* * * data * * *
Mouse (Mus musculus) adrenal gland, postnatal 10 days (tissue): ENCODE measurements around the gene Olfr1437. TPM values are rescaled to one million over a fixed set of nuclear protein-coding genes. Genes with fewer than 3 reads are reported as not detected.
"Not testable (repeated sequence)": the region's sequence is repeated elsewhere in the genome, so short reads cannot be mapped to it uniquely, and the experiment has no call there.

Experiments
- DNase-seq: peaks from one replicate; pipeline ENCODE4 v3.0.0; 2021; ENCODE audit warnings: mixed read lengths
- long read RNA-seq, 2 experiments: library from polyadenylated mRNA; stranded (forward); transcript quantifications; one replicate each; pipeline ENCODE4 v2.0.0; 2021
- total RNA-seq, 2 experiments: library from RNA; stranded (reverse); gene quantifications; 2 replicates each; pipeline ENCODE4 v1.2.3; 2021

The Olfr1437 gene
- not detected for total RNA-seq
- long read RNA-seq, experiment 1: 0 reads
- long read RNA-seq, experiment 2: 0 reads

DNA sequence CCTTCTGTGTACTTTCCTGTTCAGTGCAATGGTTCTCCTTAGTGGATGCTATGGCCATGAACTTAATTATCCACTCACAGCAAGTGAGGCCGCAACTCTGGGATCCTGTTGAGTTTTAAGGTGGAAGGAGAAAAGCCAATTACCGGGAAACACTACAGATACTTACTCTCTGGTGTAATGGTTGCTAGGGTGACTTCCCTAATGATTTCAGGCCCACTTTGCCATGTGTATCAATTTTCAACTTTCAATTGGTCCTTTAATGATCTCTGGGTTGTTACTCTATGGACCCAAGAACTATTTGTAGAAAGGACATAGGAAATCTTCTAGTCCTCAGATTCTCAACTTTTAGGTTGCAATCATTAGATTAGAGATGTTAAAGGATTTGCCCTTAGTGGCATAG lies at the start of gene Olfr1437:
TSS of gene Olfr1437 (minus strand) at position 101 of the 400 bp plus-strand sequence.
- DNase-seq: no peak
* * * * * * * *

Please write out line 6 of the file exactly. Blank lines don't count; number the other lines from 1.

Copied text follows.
- total RNA-seq, 2 experiments: library from RNA; stranded (reverse); gene quantifications; 2 replicates each; pipeline ENCODE4 v1.2.3; 2021